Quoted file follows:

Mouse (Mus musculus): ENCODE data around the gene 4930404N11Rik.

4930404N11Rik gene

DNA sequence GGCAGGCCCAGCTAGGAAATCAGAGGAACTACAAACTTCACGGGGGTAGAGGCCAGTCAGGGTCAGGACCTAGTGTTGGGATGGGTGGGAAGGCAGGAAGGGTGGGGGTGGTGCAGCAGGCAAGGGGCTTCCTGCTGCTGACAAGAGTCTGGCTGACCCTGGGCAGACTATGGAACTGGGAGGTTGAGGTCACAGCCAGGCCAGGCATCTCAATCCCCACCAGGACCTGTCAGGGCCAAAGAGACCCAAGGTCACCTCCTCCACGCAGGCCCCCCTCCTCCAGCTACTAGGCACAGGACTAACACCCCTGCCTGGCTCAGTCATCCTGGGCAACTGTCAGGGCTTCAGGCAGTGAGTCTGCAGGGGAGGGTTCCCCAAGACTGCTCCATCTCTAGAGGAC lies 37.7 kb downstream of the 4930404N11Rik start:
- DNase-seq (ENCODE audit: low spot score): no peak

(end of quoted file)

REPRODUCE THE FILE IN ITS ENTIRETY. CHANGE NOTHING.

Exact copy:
Mouse (Mus musculus): ENCODE data around the gene 4930404N11Rik.

4930404N11Rik gene

DNA sequence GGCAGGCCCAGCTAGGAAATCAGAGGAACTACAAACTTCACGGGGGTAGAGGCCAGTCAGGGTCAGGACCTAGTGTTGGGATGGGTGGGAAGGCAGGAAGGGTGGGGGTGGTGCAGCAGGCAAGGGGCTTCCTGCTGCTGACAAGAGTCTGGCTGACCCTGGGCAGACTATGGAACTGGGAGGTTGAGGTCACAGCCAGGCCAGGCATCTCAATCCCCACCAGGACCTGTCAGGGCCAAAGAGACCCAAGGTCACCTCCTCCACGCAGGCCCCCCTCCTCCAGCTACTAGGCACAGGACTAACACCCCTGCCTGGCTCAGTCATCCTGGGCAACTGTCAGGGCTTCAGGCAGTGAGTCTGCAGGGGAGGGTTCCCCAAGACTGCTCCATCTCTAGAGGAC lies 37.7 kb downstream of the 4930404N11Rik start:
- DNase-seq (ENCODE audit: low spot score): no peak